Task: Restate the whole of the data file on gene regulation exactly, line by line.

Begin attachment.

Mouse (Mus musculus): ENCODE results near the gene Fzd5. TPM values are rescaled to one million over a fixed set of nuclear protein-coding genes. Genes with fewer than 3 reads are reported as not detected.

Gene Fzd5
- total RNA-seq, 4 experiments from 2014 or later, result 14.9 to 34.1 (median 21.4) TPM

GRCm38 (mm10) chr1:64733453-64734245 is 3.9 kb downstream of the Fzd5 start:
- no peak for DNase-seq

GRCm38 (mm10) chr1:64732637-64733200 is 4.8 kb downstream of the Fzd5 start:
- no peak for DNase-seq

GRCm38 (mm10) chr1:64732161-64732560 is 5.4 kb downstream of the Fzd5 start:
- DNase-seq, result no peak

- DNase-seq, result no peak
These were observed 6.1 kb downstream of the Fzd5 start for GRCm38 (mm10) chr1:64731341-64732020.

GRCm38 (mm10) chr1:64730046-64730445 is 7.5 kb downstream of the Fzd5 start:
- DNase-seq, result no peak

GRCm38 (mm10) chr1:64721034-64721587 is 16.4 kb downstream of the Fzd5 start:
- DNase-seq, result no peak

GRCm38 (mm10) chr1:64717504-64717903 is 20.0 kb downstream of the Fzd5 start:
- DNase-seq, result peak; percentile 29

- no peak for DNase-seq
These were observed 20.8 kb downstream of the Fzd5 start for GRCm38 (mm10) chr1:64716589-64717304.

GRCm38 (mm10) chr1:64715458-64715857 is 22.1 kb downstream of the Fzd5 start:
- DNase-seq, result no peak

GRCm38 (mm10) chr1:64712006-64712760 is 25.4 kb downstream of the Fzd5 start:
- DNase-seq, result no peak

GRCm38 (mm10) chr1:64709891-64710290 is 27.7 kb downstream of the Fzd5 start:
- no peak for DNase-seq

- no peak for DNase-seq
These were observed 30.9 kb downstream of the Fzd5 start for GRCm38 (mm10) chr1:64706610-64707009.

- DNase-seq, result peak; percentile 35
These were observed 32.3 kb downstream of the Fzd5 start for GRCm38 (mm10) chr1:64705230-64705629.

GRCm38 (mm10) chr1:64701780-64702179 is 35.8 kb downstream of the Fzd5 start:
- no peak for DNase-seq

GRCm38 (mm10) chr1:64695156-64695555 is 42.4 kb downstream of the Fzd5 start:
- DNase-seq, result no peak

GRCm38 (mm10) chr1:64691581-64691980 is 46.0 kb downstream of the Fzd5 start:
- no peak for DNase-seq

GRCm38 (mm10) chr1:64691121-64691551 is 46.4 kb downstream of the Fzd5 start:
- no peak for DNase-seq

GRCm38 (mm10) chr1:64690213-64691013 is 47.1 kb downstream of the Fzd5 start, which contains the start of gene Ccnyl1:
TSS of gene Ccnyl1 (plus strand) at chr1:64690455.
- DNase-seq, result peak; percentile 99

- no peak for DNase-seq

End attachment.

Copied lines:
Mouse (Mus musculus): ENCODE results near the gene Fzd5. TPM values are rescaled to one million over a fixed set of nuclear protein-coding genes. Genes with fewer than 3 reads are reported as not detected.

Gene Fzd5
- total RNA-seq, 4 experiments from 2014 or later, result 14.9 to 34.1 (median 21.4) TPM

GRCm38 (mm10) chr1:64733453-64734245 is 3.9 kb downstream of the Fzd5 start:
- no peak for DNase-seq

GRCm38 (mm10) chr1:64732637-64733200 is 4.8 kb downstream of the Fzd5 start:
- no peak for DNase-seq

GRCm38 (mm10) chr1:64732161-64732560 is 5.4 kb downstream of the Fzd5 start:
- DNase-seq, result no peak

- DNase-seq, result no peak
These were observed 6.1 kb downstream of the Fzd5 start for GRCm38 (mm10) chr1:64731341-64732020.

GRCm38 (mm10) chr1:64730046-64730445 is 7.5 kb downstream of the Fzd5 start:
- DNase-seq, result no peak

GRCm38 (mm10) chr1:64721034-64721587 is 16.4 kb downstream of the Fzd5 start:
- DNase-seq, result no peak

GRCm38 (mm10) chr1:64717504-64717903 is 20.0 kb downstream of the Fzd5 start:
- DNase-seq, result peak; percentile 29

- no peak for DNase-seq
These were observed 20.8 kb downstream of the Fzd5 start for GRCm38 (mm10) chr1:64716589-64717304.

GRCm38 (mm10) chr1:64715458-64715857 is 22.1 kb downstream of the Fzd5 start:
- DNase-seq, result no peak

GRCm38 (mm10) chr1:64712006-64712760 is 25.4 kb downstream of the Fzd5 start:
- DNase-seq, result no peak

GRCm38 (mm10) chr1:64709891-64710290 is 27.7 kb downstream of the Fzd5 start:
- no peak for DNase-seq

- no peak for DNase-seq
These were observed 30.9 kb downstream of the Fzd5 start for GRCm38 (mm10) chr1:64706610-64707009.

- DNase-seq, result peak; percentile 35
These were observed 32.3 kb downstream of the Fzd5 start for GRCm38 (mm10) chr1:64705230-64705629.

GRCm38 (mm10) chr1:64701780-64702179 is 35.8 kb downstream of the Fzd5 start:
- no peak for DNase-seq

GRCm38 (mm10) chr1:64695156-64695555 is 42.4 kb downstream of the Fzd5 start:
- DNase-seq, result no peak

GRCm38 (mm10) chr1:64691581-64691980 is 46.0 kb downstream of the Fzd5 start:
- no peak for DNase-seq

GRCm38 (mm10) chr1:64691121-64691551 is 46.4 kb downstream of the Fzd5 start:
- no peak for DNase-seq

GRCm38 (mm10) chr1:64690213-64691013 is 47.1 kb downstream of the Fzd5 start, which contains the start of gene Ccnyl1:
TSS of gene Ccnyl1 (plus strand) at chr1:64690455.
- DNase-seq, result peak; percentile 99

- no peak for DNase-seq